Is Government 2.0 another passing fad?
Jan. 20: A video camera mounted on a lunar rover in the inaugural parade provides NASA Web site visitors with a unique perspective.
March 26: Obama draws 92,000 questions during a virtual town hall meeting.
April 29: GSA hammers out terms-of-service agreements with several social-networking providers, clearing the way for agencies to use their services.
May 21: Data.gov goes public, providing one-stop access to multiple government databases.
May 21: The White House begins the Open Government Initiative, seeking public input on making government more transparent.
June 17: NASA launches Spacebook, a homegrown application that allows NASA employees to collaborate Facebook-style in a secure environment.
Aug. 26: The Centers for Disease Control and Prevention sponsors a Web-based discussion to gauge public opinion on swine flu vaccinations.
Sept. 10: Facebook sets up a page to help agencies jump-start their social-networking efforts.
Sept. 28: GovLoop, a social-networking site for feds, is acquired by vendor GovDelivery.
Oct. 23: Accessibility advocates warn that Government 2.0 strategies must accommodate people with disabilities.
Dec. 1: Facebook announces it will host a conference for application developers in the Washington, D.C., area.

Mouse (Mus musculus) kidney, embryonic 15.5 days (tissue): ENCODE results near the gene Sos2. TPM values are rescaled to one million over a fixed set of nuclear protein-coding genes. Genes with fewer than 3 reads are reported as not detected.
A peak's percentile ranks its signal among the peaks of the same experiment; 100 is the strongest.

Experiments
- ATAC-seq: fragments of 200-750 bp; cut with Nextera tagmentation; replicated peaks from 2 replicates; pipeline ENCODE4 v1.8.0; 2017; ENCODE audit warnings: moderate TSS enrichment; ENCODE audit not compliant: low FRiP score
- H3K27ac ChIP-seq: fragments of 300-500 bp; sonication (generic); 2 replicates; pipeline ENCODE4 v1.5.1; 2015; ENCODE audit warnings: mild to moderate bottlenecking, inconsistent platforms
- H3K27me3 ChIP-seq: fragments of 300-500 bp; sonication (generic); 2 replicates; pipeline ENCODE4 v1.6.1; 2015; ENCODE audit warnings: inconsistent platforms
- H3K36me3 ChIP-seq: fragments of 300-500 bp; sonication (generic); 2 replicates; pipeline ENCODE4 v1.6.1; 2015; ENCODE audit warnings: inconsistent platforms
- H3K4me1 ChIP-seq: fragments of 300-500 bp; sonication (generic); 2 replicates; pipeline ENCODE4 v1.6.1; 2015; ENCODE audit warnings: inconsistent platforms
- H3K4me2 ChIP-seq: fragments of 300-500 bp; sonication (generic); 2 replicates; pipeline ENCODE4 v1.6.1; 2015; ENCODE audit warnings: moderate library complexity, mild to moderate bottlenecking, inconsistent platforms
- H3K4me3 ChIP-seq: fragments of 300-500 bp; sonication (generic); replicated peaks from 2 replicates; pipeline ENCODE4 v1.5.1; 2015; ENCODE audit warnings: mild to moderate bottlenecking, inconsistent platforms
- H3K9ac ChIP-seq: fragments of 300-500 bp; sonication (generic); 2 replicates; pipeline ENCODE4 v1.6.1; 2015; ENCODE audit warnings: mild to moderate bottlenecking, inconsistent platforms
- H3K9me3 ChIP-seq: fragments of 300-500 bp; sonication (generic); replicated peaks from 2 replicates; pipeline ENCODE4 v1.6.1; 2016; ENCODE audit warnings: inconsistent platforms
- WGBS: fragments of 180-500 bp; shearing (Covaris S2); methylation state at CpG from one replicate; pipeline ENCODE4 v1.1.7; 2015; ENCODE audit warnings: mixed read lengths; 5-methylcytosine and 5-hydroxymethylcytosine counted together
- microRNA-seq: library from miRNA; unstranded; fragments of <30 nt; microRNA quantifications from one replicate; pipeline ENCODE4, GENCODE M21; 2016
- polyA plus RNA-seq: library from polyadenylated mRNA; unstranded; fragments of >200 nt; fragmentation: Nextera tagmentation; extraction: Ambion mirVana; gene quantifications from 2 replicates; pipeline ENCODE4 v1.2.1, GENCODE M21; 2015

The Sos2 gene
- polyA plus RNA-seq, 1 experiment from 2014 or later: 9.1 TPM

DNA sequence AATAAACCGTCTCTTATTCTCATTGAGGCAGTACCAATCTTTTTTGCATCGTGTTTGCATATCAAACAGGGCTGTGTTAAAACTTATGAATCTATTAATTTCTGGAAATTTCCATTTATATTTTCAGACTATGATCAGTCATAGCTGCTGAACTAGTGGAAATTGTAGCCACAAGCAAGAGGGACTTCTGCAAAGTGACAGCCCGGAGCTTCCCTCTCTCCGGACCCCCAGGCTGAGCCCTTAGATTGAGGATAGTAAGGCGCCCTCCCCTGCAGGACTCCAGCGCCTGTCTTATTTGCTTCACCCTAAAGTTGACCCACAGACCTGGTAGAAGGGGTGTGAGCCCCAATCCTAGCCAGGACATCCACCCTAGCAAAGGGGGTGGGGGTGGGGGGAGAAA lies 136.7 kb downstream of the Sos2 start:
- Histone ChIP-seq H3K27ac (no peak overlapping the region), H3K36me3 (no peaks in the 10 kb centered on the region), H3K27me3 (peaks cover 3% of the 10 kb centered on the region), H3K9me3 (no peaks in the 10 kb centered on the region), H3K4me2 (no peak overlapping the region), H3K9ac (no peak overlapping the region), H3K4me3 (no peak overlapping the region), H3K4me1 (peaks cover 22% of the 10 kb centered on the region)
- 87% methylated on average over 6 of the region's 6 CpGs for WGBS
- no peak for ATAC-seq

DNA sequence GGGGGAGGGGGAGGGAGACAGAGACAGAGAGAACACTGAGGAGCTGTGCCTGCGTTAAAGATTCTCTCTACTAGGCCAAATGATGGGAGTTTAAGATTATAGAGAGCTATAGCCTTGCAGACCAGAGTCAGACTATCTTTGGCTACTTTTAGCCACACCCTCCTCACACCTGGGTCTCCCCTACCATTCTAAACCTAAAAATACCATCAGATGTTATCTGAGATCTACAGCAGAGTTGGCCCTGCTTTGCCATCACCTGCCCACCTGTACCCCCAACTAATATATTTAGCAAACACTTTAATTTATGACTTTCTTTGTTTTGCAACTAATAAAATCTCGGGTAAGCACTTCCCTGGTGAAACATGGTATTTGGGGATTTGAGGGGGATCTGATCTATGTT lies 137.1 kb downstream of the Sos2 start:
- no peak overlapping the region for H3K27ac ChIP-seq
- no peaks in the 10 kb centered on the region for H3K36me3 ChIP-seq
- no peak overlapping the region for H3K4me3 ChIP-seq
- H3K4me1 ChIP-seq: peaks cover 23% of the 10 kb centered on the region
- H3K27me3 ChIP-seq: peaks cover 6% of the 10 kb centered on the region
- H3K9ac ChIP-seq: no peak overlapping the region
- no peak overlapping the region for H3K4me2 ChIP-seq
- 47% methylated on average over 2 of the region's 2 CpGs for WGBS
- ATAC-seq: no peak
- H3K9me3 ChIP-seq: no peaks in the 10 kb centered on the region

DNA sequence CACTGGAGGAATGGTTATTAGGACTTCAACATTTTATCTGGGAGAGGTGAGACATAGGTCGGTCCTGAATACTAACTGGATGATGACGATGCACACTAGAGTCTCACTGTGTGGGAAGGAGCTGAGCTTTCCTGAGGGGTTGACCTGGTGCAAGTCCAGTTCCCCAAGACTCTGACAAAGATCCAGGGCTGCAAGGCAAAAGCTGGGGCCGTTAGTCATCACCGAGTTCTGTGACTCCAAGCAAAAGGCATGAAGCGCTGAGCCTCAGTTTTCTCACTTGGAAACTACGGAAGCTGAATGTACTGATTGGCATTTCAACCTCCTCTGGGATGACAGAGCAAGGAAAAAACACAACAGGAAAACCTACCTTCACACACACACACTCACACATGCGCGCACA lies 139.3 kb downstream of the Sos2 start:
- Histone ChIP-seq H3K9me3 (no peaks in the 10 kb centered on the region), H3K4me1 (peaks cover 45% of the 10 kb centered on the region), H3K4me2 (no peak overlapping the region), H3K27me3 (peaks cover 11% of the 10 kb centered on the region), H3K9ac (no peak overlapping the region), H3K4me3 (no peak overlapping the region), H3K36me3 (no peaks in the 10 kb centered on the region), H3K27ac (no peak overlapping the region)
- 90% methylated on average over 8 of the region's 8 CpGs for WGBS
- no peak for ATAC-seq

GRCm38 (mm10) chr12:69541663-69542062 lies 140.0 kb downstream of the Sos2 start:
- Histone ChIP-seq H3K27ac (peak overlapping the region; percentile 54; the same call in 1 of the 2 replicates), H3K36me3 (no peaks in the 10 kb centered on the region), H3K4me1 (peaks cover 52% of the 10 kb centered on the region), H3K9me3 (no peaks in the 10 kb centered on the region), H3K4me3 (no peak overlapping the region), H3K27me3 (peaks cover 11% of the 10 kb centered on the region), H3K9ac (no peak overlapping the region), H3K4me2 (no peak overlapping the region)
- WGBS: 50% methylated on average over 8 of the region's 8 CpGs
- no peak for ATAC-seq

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President Obama's proposal to boost government coordination with the private sector got a warm welcome in the House Homeland Security Committee.
The spy agency wants to better integrate cybersecurity into its traditional human intelligence operations.
Meet the women and men who are doing great things in federal IT.
The law’s certification and approval provisions empower CIOs to end outdated software development projects, says Agilex’s Roger Baker.
The new chairman of the House Oversight and Government Reform Committee extends an olive branch to the minority, but keeps subpoena power for himself.
FCW investigated efforts by the departments of Defense and Veterans Affairs to improve a joint data repository on military and veteran suicides. Something as impersonal and mundane as incomplete datasets could be exacerbating a national tragedy.
Despite delays, the program is at a critical point for determining the ultimate impact of cloud technology in the government space.
In an interview with FCW, the Department of Veterans Affairs' chief technology officer talks about overhauling the digital experience for VA customers.
The National Information Exchange Model's usefulness extends far beyond its origins in justice and law enforcement.
What definition of "Gov 2.0" do all these projects qualify? How is a web-cam on a moving vehicle considered "Gov 2.0"? Or is "Gov2.0" really just a catch-all phrase for "tech stuff that we haven't done before"? Ummm ... yes!
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